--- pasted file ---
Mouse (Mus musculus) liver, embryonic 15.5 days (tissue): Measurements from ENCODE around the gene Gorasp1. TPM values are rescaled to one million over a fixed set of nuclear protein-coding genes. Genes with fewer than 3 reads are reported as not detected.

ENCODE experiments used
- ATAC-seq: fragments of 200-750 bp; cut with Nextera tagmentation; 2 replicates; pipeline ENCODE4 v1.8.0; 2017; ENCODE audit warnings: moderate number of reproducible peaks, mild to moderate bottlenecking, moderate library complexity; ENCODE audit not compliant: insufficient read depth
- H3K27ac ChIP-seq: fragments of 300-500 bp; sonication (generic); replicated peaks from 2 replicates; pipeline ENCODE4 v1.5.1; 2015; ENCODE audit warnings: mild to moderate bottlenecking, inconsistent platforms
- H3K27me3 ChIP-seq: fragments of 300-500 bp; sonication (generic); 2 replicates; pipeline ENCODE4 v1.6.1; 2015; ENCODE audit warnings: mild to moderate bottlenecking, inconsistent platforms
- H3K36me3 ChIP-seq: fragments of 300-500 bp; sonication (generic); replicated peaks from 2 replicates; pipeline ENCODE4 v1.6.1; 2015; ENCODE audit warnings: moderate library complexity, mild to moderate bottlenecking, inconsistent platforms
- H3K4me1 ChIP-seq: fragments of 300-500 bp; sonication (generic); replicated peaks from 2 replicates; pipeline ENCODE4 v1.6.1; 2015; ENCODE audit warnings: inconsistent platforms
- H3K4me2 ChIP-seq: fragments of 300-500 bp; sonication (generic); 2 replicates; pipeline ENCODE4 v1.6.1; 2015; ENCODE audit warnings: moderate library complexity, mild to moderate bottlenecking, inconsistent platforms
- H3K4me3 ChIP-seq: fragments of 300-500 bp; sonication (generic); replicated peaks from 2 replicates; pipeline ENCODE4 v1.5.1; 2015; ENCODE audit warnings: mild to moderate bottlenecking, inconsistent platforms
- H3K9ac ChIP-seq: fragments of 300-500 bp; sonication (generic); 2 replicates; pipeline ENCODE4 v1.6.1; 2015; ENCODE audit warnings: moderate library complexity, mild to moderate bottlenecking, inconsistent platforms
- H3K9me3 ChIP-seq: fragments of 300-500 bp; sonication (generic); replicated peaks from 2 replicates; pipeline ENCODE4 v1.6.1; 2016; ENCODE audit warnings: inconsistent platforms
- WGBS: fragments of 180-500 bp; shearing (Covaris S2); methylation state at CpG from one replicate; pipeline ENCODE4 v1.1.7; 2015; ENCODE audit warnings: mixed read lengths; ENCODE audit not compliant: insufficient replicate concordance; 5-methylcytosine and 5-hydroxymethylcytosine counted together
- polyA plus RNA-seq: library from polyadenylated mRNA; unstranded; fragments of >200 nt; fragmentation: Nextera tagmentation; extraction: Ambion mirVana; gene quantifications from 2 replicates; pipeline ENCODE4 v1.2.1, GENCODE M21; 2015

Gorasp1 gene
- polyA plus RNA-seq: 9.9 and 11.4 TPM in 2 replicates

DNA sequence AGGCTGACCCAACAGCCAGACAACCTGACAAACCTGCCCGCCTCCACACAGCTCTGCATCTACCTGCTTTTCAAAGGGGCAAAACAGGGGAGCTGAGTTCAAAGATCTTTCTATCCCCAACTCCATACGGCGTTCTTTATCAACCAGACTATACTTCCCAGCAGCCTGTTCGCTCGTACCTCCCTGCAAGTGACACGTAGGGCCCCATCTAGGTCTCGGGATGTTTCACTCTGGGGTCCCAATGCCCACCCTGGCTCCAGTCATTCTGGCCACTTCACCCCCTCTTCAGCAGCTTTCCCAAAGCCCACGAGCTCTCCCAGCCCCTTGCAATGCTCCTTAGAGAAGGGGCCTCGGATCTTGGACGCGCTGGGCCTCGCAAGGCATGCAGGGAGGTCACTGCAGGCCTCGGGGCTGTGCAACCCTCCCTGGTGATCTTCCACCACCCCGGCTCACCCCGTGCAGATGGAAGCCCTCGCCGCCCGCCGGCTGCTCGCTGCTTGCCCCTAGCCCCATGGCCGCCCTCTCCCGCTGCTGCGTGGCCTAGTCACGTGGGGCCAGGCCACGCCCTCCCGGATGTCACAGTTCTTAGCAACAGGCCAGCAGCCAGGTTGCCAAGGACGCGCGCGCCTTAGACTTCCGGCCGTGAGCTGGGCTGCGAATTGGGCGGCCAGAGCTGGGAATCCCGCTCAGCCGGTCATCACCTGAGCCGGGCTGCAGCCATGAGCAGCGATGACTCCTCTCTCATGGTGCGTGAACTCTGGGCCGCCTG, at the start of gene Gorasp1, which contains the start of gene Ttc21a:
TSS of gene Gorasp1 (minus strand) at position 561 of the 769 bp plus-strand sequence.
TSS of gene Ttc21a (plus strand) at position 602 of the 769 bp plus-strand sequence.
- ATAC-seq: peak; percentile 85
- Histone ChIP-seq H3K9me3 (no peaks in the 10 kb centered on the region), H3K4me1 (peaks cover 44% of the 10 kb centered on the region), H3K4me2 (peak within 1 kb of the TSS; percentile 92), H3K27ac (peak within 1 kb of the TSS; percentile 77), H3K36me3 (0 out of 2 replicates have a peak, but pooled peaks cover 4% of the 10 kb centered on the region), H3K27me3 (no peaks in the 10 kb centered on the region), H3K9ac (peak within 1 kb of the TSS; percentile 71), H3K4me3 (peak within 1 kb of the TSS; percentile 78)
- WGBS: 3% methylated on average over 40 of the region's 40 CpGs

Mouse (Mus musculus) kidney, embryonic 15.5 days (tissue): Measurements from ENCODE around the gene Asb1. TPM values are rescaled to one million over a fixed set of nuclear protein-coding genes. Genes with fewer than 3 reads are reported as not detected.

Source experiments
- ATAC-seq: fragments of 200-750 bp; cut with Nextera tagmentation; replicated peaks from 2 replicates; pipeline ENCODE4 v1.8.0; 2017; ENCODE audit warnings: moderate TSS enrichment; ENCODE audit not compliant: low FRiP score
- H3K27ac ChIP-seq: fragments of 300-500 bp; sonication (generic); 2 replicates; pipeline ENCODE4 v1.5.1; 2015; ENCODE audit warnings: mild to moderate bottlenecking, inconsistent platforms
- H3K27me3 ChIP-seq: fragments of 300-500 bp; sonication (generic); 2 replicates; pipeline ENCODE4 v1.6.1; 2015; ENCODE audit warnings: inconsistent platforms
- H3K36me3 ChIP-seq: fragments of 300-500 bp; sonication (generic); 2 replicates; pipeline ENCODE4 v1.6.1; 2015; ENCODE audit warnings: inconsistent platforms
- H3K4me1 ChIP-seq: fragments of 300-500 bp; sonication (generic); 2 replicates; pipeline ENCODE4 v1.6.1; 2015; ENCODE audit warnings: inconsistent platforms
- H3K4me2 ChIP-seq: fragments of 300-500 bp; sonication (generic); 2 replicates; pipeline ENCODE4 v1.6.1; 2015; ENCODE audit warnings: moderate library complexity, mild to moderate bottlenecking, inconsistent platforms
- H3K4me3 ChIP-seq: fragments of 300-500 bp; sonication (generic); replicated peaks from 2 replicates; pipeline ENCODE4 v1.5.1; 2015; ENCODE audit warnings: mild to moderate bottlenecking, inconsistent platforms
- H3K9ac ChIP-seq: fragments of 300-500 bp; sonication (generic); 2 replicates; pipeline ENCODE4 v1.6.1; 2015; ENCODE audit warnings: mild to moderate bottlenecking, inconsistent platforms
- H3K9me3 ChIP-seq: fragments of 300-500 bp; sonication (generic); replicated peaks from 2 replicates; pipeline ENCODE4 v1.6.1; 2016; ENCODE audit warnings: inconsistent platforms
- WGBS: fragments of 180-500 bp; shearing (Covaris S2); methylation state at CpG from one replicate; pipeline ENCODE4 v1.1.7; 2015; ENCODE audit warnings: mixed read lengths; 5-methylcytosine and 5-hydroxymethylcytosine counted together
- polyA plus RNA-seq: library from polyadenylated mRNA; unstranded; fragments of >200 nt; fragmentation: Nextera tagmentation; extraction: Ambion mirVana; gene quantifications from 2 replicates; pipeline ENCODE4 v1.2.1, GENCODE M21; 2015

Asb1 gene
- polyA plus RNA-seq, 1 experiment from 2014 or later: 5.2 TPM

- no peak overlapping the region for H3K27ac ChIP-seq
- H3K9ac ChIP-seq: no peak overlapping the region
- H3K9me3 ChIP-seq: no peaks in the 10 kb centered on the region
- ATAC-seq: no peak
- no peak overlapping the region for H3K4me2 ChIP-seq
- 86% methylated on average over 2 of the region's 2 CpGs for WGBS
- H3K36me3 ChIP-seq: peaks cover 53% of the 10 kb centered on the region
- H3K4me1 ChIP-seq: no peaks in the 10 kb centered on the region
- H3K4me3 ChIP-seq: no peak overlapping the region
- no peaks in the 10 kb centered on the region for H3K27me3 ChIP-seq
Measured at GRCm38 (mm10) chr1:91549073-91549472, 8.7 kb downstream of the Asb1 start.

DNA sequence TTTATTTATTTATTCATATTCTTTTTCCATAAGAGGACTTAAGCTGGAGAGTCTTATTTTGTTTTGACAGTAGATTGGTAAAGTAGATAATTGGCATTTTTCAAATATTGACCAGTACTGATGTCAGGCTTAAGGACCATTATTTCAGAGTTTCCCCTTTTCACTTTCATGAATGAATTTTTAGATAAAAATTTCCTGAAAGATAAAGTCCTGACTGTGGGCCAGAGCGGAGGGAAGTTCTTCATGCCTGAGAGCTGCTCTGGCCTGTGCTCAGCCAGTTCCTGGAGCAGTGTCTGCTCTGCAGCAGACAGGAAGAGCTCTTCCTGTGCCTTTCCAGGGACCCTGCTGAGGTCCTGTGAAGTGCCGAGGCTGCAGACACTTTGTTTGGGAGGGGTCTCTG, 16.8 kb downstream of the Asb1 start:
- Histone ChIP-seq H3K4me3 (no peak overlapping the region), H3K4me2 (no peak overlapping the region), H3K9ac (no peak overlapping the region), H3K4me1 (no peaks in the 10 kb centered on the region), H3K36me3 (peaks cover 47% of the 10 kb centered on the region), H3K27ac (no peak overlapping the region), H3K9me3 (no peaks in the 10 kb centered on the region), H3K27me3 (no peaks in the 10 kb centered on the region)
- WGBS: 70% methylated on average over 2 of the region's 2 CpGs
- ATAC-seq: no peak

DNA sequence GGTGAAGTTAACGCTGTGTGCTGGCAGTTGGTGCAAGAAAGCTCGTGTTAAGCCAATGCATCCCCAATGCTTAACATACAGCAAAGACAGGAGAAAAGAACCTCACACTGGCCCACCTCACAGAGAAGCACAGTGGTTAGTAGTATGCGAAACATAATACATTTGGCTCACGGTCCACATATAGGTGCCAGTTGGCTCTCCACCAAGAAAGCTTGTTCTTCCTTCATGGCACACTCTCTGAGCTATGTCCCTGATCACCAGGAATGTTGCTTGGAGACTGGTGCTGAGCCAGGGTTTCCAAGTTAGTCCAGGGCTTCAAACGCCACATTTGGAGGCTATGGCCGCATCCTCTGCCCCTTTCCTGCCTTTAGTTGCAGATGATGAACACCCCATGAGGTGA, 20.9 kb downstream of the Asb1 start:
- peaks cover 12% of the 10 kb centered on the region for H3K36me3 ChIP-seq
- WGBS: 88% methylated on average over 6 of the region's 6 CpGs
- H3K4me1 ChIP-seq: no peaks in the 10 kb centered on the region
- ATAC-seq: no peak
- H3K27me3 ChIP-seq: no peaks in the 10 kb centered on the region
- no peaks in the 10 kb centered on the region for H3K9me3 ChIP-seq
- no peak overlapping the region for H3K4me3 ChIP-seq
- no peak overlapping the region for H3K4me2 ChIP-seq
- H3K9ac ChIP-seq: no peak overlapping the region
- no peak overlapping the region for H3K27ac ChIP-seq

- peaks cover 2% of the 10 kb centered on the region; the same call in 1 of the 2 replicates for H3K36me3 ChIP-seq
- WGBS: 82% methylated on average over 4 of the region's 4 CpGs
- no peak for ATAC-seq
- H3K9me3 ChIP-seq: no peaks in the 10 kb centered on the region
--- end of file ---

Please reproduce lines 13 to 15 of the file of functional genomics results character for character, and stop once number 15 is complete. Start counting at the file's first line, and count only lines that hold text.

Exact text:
- polyA plus RNA-seq: library from polyadenylated mRNA; unstranded; fragments of >200 nt; fragmentation: Nextera tagmentation; extraction: Ambion mirVana; gene quantifications from 2 replicates; pipeline ENCODE4 v1.2.1, GENCODE M21; 2015

Gorasp1 gene
- polyA plus RNA-seq: 9.9 and 11.4 TPM in 2 replicates